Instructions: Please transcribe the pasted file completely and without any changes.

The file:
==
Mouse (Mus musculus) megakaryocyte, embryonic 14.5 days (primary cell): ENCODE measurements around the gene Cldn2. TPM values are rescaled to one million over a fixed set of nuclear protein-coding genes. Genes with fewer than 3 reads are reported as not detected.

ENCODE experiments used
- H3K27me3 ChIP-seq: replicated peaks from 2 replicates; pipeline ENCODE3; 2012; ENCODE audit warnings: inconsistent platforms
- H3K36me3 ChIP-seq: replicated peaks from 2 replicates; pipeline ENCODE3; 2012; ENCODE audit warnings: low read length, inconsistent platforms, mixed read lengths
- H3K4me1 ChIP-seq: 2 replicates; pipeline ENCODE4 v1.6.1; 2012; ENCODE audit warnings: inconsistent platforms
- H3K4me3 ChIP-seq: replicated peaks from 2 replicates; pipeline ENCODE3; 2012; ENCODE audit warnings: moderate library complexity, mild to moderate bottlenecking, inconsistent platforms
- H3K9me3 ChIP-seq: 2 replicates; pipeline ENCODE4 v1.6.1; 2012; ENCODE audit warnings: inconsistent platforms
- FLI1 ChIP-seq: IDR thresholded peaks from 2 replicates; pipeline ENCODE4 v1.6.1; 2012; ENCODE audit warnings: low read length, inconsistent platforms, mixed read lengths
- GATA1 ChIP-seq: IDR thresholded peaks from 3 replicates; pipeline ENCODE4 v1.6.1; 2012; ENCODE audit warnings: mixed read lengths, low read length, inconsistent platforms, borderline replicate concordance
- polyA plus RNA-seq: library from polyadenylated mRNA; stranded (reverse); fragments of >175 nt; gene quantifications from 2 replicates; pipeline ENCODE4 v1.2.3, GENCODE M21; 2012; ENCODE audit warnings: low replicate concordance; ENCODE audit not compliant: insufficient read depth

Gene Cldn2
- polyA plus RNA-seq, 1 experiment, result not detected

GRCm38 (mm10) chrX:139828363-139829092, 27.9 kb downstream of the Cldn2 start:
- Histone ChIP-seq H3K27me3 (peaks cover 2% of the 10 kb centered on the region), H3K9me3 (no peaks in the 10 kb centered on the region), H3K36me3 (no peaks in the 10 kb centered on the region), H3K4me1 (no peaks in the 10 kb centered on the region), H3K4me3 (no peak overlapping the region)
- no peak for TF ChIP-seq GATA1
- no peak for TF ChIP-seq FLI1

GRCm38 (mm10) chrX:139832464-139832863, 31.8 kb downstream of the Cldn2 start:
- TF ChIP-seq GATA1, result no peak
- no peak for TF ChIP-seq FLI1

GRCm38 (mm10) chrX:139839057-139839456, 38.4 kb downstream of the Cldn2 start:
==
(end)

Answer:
Mouse (Mus musculus) megakaryocyte, embryonic 14.5 days (primary cell): ENCODE measurements around the gene Cldn2. TPM values are rescaled to one million over a fixed set of nuclear protein-coding genes. Genes with fewer than 3 reads are reported as not detected.

ENCODE experiments used
- H3K27me3 ChIP-seq: replicated peaks from 2 replicates; pipeline ENCODE3; 2012; ENCODE audit warnings: inconsistent platforms
- H3K36me3 ChIP-seq: replicated peaks from 2 replicates; pipeline ENCODE3; 2012; ENCODE audit warnings: low read length, inconsistent platforms, mixed read lengths
- H3K4me1 ChIP-seq: 2 replicates; pipeline ENCODE4 v1.6.1; 2012; ENCODE audit warnings: inconsistent platforms
- H3K4me3 ChIP-seq: replicated peaks from 2 replicates; pipeline ENCODE3; 2012; ENCODE audit warnings: moderate library complexity, mild to moderate bottlenecking, inconsistent platforms
- H3K9me3 ChIP-seq: 2 replicates; pipeline ENCODE4 v1.6.1; 2012; ENCODE audit warnings: inconsistent platforms
- FLI1 ChIP-seq: IDR thresholded peaks from 2 replicates; pipeline ENCODE4 v1.6.1; 2012; ENCODE audit warnings: low read length, inconsistent platforms, mixed read lengths
- GATA1 ChIP-seq: IDR thresholded peaks from 3 replicates; pipeline ENCODE4 v1.6.1; 2012; ENCODE audit warnings: mixed read lengths, low read length, inconsistent platforms, borderline replicate concordance
- polyA plus RNA-seq: library from polyadenylated mRNA; stranded (reverse); fragments of >175 nt; gene quantifications from 2 replicates; pipeline ENCODE4 v1.2.3, GENCODE M21; 2012; ENCODE audit warnings: low replicate concordance; ENCODE audit not compliant: insufficient read depth

Gene Cldn2
- polyA plus RNA-seq, 1 experiment, result not detected

GRCm38 (mm10) chrX:139828363-139829092, 27.9 kb downstream of the Cldn2 start:
- Histone ChIP-seq H3K27me3 (peaks cover 2% of the 10 kb centered on the region), H3K9me3 (no peaks in the 10 kb centered on the region), H3K36me3 (no peaks in the 10 kb centered on the region), H3K4me1 (no peaks in the 10 kb centered on the region), H3K4me3 (no peak overlapping the region)
- no peak for TF ChIP-seq GATA1
- no peak for TF ChIP-seq FLI1

GRCm38 (mm10) chrX:139832464-139832863, 31.8 kb downstream of the Cldn2 start:
- TF ChIP-seq GATA1, result no peak
- no peak for TF ChIP-seq FLI1

GRCm38 (mm10) chrX:139839057-139839456, 38.4 kb downstream of the Cldn2 start: